Nonfiction > Abraham Lincoln > Political Debates Between Lincoln and Douglas > Page 326
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Abraham Lincoln (1809–1865).  Political Debates Between Lincoln and Douglas  1897.
 
Page 326
 
 
of the House of Representatives of Congress, made at that time, and there you will find this whole doctrine argued out at full length. Read the speeches of other Southern Congressmen, Senators and Representatives, made in 1854, and you will find that they took the same view of the subject as Mr. Orr,—that slavery could never be forced on a people who did not want it. I hold that in this country there is no power on the face of the globe that can force any institution on an unwilling people. The great fundamental principle of our Government is that the people of each State and each Territory shall be left perfectly free to decide for themselves what shall be the nature and character of their institutions. When this Government was made, it was based on that principle. At the time of its formation there were twelve slaveholding States and one Free State in this Union. Suppose this doctrine of Mr. Lincoln and the Republicans, of uniformity of laws of all the States on the subject of slavery, had prevailed; suppose Mr. Lincoln himself had been a member of the Convention which framed the Constitution, and that he had risen in that august body, and, addressing the father of his country, had said as he did at Springfield:—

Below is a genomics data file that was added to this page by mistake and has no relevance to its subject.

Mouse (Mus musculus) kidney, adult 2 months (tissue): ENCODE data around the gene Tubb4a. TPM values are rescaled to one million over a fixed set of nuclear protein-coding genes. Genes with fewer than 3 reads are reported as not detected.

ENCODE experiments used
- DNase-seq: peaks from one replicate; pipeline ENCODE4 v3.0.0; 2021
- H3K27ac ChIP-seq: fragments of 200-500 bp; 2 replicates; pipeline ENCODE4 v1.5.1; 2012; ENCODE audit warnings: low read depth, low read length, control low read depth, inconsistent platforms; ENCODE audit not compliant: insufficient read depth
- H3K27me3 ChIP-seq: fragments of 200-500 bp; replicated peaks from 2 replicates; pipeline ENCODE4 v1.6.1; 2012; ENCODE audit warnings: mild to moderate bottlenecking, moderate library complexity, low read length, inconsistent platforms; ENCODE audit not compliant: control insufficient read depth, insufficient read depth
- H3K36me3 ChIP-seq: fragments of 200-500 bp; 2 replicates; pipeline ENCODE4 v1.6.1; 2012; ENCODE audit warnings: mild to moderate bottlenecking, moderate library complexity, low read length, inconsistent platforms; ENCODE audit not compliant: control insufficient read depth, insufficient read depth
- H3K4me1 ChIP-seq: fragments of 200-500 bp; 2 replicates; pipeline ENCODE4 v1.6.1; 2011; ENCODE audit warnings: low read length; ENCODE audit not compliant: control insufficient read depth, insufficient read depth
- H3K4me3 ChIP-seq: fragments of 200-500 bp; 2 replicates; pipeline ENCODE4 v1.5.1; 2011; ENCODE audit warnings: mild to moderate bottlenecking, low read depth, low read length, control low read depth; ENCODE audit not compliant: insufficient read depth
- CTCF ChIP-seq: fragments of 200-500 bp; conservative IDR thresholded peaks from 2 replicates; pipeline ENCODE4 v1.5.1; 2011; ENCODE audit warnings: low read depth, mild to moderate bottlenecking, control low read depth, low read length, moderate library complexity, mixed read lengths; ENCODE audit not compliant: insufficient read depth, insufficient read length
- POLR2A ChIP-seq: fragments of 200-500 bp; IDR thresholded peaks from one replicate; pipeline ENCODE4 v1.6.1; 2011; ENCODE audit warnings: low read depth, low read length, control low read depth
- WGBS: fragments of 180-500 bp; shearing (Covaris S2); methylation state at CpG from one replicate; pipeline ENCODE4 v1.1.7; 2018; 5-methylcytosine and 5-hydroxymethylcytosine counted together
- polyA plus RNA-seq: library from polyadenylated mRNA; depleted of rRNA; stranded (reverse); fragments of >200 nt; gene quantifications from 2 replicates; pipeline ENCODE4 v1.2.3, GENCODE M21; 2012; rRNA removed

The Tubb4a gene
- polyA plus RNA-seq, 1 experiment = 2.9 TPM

A house divided against itself cannot stand. I believe this Government cannot endure permanently, half slave and half free. I do not expect the Union to be dissolved, I do not expect the house to fall, but I do expect it will cease to be divided. It will become all one thing or all the other.
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  What do you think would have been the result? Suppose he had made that Convention believe that doctrine, and they had acted upon it, what do you think would have been the result? Do you believe that the one Free State would have outvoted the twelve slaveholding States, and thus abolish slavery? On the contrary, would not the twelve slaveholding States have outvoted the one Free State, and under his doctrine have fastened slavery by an irrevocable constitutional provision upon every inch of the American Republic? Thus you see that the doctrine he now advocates, if proclaimed at the beginning of the Government, would have established slavery everywhere throughout the American continent; and are you willing, now that we have the majority section, to exercise a power which we never would have submitted to when we were in the minority? If the
 

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